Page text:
New York Fed And 12 Banking Giants Launch Digital Dollar Test After FTX Lost BILLIONS

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Digital dollars are now here, and the Centralized Bank of  New York, the nation’s financial center, is pushing for it as a soothing tactic for people who may have lost their fortunes in crypto dollars.

A group of major banks and the Federal Reserve Bank of New York have started to test the use of digital tokens representing digital dollars to improve how central bank money is settled between institutions.

Citigroup (C), HSBC (HSBC), BNY Mellon (BK) and Wells Fargo (WFC) are among the banks taking part, along with payments giant Mastercard (MA), the New York Fed announced Tuesday.

“The 12-week proof-of-concept pilot program will explore the use of a platform known as the regulated liability network, or RLN, whereby banks issue tokens that represent customers’ deposits that are settled on a central bank reserve on a shared distributed ledger,” Coin Desk reported on Wednesday.

‘Wall Street Tests Crypto Dollars With Fed, Defying FTX Gloom,” Bloomberg reported.

FTX is a Bahamas-based cryptocurrency exchange. The exchange was founded in 2019 and, at its peak in 2021, had over one million users and was the third-largest crypto exchange by volume. As of 11 November 2022, FTX has been in bankruptcy proceedings in the US court system following a liquidity crisis.

Fox News reported about the FTX Disaster:

The collapse of cryptocurrency exchange FTX amid reports that at least $1 billion in client funds disappeared, impacting potentially around a million customers, has prompted comparisons to some of the most notorious financial scandals in recent decades, yet the magnitude of customers impacted is much larger.

FTX, which at its peak was the third-largest cryptocurrency exchange, filed for Chapter 11 bankruptcy protections on Friday, and the company confirmed over the weekend that millions of dollars worth of assets are unaccounted for.

Tyler Durden reported on the situation for Zero Hedge:

Never let a crisis go to waste. Or a market crash for that matter.

With equity and bond markets stuck in brutal bear markets and providing a sufficient distraction to what is happening behind the scenes, the Fed and a group of banks have been quietly preparing for the next stage in the “organized crash” pipeline: the rollout of CBSC.

According to a statement by the New York Fed, global banking giants are starting a 12-week digital dollar pilot with the Federal Reserve Bank of New York, the participants announced on Tuesday.

Citigroup, HSBC Holdings, Mastercard and Wells Fargo are among the financial companies participating in the experiment alongside the New York Fed, which will provide a “public contribution to the body of knowledge on the application of new technology to the regulated financial system.”

Bank of New York Mellon, the money-laundering bank of the world, HSBC Holdings, PNC Financial Services, Toronto-Dominion Bank, Truist Financial and U.S. Bancorp are also participating in the test, along with payments network Mastercard.

The project, which is called the “regulated liability network”, will allow banks to simulate issuing digital money representing their customers’ own funds before settling through central bank reserves on a distributed ledger, the New York Fed said.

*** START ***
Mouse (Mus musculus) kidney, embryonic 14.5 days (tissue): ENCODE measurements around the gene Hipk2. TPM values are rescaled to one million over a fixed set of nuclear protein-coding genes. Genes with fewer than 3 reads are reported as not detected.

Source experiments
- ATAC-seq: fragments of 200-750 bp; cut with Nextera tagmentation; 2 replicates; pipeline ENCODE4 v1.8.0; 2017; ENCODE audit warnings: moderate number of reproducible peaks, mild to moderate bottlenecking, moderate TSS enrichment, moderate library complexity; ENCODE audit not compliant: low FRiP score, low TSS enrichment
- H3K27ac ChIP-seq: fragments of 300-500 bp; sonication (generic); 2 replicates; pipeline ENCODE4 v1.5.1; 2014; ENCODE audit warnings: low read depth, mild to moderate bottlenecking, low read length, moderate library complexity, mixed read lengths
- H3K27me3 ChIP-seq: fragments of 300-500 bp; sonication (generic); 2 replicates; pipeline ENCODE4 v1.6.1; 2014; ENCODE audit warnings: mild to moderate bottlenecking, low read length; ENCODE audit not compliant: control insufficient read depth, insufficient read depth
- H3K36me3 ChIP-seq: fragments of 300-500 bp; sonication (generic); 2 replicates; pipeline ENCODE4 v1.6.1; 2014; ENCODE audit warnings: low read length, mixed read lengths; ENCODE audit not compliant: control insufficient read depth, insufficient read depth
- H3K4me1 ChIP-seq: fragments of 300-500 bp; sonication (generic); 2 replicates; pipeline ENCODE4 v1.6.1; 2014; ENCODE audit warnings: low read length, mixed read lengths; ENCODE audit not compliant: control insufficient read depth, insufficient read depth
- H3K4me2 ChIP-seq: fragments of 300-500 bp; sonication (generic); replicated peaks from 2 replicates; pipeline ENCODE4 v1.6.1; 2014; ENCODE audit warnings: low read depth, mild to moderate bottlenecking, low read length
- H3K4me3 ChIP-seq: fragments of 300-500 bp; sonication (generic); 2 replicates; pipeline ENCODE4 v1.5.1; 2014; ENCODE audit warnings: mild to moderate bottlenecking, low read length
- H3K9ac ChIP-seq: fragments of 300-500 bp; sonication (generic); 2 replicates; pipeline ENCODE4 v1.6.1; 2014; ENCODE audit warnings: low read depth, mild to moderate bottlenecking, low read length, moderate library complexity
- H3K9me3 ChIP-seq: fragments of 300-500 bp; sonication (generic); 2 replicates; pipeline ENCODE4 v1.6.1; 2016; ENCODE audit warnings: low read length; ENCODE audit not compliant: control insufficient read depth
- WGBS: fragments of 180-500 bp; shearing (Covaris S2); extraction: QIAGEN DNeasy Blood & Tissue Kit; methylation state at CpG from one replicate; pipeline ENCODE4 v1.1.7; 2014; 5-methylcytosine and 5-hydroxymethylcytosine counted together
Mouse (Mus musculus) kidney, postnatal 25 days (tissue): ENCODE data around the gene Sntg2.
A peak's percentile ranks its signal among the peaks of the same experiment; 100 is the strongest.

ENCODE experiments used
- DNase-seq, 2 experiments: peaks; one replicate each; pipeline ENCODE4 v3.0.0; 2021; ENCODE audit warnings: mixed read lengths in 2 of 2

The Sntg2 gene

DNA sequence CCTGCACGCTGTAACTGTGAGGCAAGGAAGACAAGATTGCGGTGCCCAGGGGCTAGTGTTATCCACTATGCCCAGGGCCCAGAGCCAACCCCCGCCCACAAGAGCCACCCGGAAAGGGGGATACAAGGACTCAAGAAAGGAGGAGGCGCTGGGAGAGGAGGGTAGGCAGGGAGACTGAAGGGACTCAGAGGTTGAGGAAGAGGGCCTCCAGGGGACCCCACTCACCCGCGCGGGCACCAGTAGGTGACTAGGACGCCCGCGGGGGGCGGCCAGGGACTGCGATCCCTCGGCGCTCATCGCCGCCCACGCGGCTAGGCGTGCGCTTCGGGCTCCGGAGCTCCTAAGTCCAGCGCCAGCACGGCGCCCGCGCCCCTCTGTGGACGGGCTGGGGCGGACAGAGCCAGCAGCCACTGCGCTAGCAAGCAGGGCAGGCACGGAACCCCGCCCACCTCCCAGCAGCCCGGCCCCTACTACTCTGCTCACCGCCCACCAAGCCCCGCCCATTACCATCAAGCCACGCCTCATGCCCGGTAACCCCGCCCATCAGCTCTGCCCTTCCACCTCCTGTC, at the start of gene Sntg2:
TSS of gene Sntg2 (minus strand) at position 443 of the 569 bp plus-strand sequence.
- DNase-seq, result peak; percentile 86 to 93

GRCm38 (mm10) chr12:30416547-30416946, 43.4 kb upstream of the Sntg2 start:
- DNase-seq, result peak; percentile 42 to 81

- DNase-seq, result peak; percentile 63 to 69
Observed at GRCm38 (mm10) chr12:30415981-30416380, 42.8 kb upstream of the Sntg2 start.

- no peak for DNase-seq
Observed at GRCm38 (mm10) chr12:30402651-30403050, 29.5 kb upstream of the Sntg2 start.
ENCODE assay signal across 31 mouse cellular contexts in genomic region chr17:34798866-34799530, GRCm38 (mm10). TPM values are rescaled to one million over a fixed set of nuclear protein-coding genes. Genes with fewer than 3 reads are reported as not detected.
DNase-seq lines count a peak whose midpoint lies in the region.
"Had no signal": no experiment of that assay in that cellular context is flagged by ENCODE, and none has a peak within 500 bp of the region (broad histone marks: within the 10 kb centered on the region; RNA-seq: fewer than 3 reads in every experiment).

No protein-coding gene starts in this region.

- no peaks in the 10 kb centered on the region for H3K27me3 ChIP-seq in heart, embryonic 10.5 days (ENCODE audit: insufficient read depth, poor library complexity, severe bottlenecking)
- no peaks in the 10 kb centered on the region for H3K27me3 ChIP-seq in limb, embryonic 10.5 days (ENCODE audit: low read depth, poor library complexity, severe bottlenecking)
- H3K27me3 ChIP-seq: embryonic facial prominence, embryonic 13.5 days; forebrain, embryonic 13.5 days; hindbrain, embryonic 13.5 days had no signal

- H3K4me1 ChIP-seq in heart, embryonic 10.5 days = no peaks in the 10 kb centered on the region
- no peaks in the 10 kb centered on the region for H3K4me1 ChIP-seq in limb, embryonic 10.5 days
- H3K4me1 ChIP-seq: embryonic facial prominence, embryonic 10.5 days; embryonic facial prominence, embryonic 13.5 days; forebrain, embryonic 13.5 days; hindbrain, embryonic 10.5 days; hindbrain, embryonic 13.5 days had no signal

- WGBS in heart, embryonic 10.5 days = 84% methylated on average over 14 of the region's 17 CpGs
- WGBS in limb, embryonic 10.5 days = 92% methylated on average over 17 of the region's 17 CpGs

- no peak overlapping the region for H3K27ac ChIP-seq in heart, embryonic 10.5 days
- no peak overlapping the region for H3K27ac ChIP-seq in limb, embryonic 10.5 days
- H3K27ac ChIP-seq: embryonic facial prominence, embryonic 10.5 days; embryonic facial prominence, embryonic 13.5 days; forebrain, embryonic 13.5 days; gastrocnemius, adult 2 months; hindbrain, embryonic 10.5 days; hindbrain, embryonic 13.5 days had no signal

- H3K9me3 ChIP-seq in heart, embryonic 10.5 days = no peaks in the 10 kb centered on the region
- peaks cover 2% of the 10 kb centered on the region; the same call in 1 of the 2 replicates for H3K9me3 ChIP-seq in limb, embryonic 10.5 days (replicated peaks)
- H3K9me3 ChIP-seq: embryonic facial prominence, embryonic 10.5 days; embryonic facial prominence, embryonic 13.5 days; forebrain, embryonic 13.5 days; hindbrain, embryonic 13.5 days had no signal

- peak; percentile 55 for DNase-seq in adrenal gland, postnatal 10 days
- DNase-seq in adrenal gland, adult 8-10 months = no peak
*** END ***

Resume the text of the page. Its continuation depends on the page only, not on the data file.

The pilot will test how banks using digital dollar tokens in a common database can help speed up payments.

“Programmable US dollars may be necessary to support new business models and provide a foundation to much-needed innovations in financial settlements and infrastructure,” Tony McLaughlin, managing director for emerging payments and business development at Citigroup’s treasury and trade solutions division, said in a statement Tuesday. “Projects like this, that focus on the digitization of central bank money and individual bank deposits, could be expanded to take a broader view of the opportunity.”

Earlier this month, Michelle Neal, head of the New York Fed’s market’s group, said it sees promise in using a central bank digital dollar (CBDC) to speed up settlement time in currency markets.

For years, Wall Street’s biggest banks have explored the use of blockchain in their businesses for everything from interbank payments to mortgages and cross-border trades. Still, this week’s move comes amid a rout in cryptocurrency markets following the collapse of Sam Bankman-Fried’s digital-asset empire last week.

In addition to weighing central bank digital currencies and compliant stablecoins, “there should be the option of leveraging the scale and economic value of bank deposits,” Raj Dhamodharan, Mastercard’s head of crypto and blockchain, said in the statement. The regulated liability network “is an innovative proof of concept led by the industry that could help shape how consumers and businesses view the credibility of token-based payments.”

The new network is meant to follow existing laws and regulations for deposit-based payments processing, including anti-money-laundering requirements. After the 12-week test, the banks will publicize the results, they said in a statement, though lenders “are not committed to any future phases of work” once the test is complete.

While the initial work will focus on simulating digital money issued by regulated institutions in US dollars, the concept could be extended to multicurrency operations and stablecoins, which are typically backed one-to-one by another asset such as the dollar or euro.

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